Pathway signs: a love story

Confession: Every time I see a sign marking a public footpath I get a little bit excited. Our communal spaces have been eroded over the years, so when I see an actual sign telling me I can walk across an actual field on someone else’s actual land, I breathe a sigh of relief. In the UK, we’re lucky enough to have an entire network of them spanning our country, and it makes me very happy that we all have the right to use them.

The sign here is at Gatwick Airport, where I travel to and from every day. It’s hardly the sort of place you’d expect to see a sign like that. It’s a vestige of the old days, when all around were fields and hamlets. In a future post I’ll be telling you more about the secret routes behind the airport, where the passengers never go.

So my challenge this week is to find a footpath, follow its trail, and see where you end up. Why? You’ll be increasing neuroplasticity, that amazing ability our brains have to create new neural pathways. Even as our neurons die off with age, we can become more brilliant and cleverer than ever before. I love the fact that following a new physical path creates a new brain path too.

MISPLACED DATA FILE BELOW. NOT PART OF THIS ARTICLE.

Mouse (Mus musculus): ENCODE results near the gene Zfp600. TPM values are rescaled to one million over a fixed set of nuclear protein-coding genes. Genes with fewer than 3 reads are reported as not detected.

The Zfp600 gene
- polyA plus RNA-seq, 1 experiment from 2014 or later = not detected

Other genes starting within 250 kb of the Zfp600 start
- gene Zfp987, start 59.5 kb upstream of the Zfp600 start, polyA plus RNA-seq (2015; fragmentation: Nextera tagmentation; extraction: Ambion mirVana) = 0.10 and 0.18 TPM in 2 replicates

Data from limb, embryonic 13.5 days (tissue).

1. Buy a detailed map of your area, ie an ordnance survey map.

2. Find the public footpaths. They may be on the edges of your town, perhaps along parkland. With a marker, draw a route that you can get to easily.

3. On a weekend morning when you’ve a couple of hours spare, follow your footpath.

4. Take photographs en route. Mark your adventure.

5. If you like, when you arrive home, upload them to instagram or twitter and hashtag them #smallescape


Read the signs. Close gates, be safe, check your mobility first. Pushchairs, wheelchairs and dodgy limbs may need to be accounted for. Have fun!


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